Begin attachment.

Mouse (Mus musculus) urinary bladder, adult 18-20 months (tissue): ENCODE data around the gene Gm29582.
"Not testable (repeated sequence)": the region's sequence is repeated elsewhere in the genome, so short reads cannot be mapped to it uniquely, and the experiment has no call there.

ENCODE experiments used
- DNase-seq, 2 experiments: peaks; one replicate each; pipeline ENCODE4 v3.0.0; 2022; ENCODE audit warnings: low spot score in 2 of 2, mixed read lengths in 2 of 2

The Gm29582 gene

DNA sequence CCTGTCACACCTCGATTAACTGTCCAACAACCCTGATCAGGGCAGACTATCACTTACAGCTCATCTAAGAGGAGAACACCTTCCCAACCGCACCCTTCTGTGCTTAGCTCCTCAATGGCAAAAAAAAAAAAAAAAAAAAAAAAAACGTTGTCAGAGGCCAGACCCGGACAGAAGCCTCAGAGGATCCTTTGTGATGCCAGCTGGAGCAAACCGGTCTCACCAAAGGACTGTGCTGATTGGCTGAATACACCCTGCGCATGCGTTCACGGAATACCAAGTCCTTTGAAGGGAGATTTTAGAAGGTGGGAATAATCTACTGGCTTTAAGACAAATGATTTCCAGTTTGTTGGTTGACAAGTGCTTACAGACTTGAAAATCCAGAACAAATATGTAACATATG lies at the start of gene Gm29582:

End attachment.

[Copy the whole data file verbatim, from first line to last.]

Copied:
Mouse (Mus musculus) urinary bladder, adult 18-20 months (tissue): ENCODE data around the gene Gm29582.
"Not testable (repeated sequence)": the region's sequence is repeated elsewhere in the genome, so short reads cannot be mapped to it uniquely, and the experiment has no call there.

ENCODE experiments used
- DNase-seq, 2 experiments: peaks; one replicate each; pipeline ENCODE4 v3.0.0; 2022; ENCODE audit warnings: low spot score in 2 of 2, mixed read lengths in 2 of 2

The Gm29582 gene

DNA sequence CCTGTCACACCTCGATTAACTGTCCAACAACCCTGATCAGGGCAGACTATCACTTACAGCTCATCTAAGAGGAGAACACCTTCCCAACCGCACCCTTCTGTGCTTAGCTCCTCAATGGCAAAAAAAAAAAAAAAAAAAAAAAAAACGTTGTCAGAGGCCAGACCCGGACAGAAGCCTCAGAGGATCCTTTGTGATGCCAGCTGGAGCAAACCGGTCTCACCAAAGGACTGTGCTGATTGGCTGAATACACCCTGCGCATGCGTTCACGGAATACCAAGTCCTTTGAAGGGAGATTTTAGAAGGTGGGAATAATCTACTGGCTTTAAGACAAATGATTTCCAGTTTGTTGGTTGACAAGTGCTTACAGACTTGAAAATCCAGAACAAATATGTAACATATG lies at the start of gene Gm29582: